Wednesday, March 31, 2010


One of Blake's better known poems treats the consequences of hiding our feelings. In A Poison Tree (click on picture for larger image) he describes a situation where negative emotions - fear, wrath, deceit - are allowed to fester and grow without being acknowledged or expressed. The neighbor and brother who is seen as the enemy, is destroyed by a plot. The external enemy is eliminated but the inner foe has been strengthened.


"I was angry with my friend;
I told my wrath, my wrath did end.
I was angry with my foe:
I told it not, my wrath did grow.

And I waterd it in fears,
Night & morning with my tears:
And I sunned it with smiles,
And with soft deceitful wiles.

And it grew both day and night.
Till it bore an apple bright.
And my foe beheld it shine,
And he knew that it was mine.

And into my garden stole,
When the night had veild the pole;
In the morning glad I see;
My foe outstretchd beneath the tree."

In another passage Blake warns against thinking that we can understand another's mind and motivation. The point is that we can't enter one another's brains. We know what has been given to us to know. But others may know more or different. Another's joy is not our joy not his suffering our suffering. Each of us is related directly to God and answers to Him.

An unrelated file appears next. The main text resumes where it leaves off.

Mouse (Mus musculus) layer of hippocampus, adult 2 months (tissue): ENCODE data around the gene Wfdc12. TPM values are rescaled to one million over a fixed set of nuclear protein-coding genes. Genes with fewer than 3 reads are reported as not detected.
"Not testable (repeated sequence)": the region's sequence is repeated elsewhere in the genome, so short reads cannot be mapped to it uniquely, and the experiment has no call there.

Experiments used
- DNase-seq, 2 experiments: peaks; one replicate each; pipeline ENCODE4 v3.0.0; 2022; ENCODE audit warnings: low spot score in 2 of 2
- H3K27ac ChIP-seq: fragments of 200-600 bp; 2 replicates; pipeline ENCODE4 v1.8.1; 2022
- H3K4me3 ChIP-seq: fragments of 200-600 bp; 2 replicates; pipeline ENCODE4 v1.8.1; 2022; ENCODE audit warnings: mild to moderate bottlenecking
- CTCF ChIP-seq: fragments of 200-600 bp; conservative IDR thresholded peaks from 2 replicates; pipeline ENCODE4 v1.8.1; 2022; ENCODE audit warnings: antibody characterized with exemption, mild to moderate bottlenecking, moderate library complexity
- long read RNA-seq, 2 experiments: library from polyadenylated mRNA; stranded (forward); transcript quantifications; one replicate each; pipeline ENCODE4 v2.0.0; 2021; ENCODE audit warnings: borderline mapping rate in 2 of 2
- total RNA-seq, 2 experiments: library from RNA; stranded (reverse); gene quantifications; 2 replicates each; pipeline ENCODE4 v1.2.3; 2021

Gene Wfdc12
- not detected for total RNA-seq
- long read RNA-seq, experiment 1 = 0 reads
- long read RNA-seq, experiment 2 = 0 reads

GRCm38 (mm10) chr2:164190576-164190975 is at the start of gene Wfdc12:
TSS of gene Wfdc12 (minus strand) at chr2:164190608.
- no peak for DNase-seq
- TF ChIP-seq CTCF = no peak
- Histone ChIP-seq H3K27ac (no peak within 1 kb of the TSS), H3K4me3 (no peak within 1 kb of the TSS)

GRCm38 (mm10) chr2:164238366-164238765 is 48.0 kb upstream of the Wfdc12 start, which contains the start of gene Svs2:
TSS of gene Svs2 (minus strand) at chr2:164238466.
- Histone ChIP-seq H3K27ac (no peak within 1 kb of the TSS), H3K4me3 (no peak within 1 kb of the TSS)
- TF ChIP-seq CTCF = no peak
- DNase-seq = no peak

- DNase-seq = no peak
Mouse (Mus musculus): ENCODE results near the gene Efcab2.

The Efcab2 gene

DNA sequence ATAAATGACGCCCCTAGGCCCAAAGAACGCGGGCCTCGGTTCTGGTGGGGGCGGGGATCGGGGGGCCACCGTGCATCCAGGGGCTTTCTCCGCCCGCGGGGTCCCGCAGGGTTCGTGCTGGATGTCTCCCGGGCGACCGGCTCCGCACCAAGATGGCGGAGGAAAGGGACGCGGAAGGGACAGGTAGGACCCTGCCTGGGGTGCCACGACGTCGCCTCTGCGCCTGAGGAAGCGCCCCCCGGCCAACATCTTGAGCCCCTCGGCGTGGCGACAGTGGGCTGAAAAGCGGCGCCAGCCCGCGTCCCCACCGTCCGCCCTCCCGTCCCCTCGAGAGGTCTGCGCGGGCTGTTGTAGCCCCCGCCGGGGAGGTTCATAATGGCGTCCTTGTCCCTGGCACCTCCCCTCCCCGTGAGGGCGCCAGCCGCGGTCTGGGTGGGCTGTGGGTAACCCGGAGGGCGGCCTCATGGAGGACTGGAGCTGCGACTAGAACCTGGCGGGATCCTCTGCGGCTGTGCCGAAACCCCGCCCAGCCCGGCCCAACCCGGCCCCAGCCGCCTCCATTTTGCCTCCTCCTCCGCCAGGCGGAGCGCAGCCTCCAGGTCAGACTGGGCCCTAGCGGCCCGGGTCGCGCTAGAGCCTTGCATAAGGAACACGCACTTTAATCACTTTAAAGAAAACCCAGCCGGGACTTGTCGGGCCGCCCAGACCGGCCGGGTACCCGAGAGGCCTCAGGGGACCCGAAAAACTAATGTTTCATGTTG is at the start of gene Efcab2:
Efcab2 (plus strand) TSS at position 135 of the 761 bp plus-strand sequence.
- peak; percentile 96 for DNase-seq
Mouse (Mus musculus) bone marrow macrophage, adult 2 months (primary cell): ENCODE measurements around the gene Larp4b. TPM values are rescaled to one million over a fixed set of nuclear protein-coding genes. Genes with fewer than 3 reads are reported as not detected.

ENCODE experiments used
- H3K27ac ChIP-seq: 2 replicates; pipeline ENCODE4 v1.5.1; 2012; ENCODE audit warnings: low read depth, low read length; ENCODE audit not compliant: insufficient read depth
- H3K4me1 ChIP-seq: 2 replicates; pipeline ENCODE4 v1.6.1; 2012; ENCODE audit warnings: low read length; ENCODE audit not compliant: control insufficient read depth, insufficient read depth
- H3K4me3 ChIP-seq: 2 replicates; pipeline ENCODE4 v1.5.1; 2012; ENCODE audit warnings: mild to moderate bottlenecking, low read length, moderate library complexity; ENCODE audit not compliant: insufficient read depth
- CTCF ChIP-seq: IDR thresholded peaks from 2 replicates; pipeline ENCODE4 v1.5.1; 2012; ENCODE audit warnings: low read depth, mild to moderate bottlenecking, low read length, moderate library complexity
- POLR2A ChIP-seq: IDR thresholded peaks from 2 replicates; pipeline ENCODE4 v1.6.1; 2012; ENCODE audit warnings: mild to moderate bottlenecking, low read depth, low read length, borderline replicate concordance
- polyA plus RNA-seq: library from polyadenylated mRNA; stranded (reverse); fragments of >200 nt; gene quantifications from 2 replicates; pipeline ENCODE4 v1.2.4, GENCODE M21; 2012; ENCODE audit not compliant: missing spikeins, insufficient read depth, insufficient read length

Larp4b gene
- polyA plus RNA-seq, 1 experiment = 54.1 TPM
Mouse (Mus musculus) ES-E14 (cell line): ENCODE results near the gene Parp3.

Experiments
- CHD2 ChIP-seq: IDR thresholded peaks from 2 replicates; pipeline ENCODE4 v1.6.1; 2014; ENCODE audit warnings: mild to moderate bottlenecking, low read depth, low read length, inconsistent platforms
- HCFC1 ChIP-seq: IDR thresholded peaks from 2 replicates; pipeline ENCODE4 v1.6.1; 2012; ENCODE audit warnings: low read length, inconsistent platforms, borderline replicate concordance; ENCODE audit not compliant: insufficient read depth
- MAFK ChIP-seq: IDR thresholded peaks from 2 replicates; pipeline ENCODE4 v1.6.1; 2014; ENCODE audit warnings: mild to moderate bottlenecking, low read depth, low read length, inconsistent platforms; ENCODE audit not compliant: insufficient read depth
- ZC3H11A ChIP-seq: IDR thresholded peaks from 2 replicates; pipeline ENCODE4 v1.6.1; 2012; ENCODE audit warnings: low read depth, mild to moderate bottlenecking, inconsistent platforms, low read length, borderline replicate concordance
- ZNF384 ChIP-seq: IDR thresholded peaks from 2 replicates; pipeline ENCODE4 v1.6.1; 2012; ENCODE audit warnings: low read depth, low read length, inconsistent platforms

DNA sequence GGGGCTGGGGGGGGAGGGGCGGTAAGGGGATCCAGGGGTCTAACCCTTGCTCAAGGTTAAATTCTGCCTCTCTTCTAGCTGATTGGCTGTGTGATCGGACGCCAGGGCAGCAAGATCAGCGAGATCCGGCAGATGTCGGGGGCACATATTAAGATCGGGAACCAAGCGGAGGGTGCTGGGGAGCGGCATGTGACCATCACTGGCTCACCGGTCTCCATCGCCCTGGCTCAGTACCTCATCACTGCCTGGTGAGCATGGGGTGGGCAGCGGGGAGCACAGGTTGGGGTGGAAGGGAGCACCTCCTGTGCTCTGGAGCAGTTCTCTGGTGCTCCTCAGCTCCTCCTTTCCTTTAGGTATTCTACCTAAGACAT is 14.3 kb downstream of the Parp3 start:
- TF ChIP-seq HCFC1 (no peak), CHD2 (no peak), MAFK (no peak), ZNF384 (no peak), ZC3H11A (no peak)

A Poison Tree and this passage from The French Revolution are both pleas that we look on one another as equal before God deserving of tolerance, patience and compassion.

French Revolution (E 294)
"But go, merciless man! enter into the infinite labyrinth of
another's brain
Ere thou measure the circle that he shall run. Go, thou cold
recluse, into the fires
Of another's high flaming rich bosom, and return
unconsum'd, and write laws.
If thou canst not do this, doubt thy theories, learn to consider
all men as thy equals,
Thy brethren, and not as thy foot or thy hand, unless thou first
fearest to hurt them."

Unless we constantly annihilate the Selfhood, each of us falls deeper and deeper into the trap of not finding ourselves and each of our brothers equal and valuable before God.

No comments: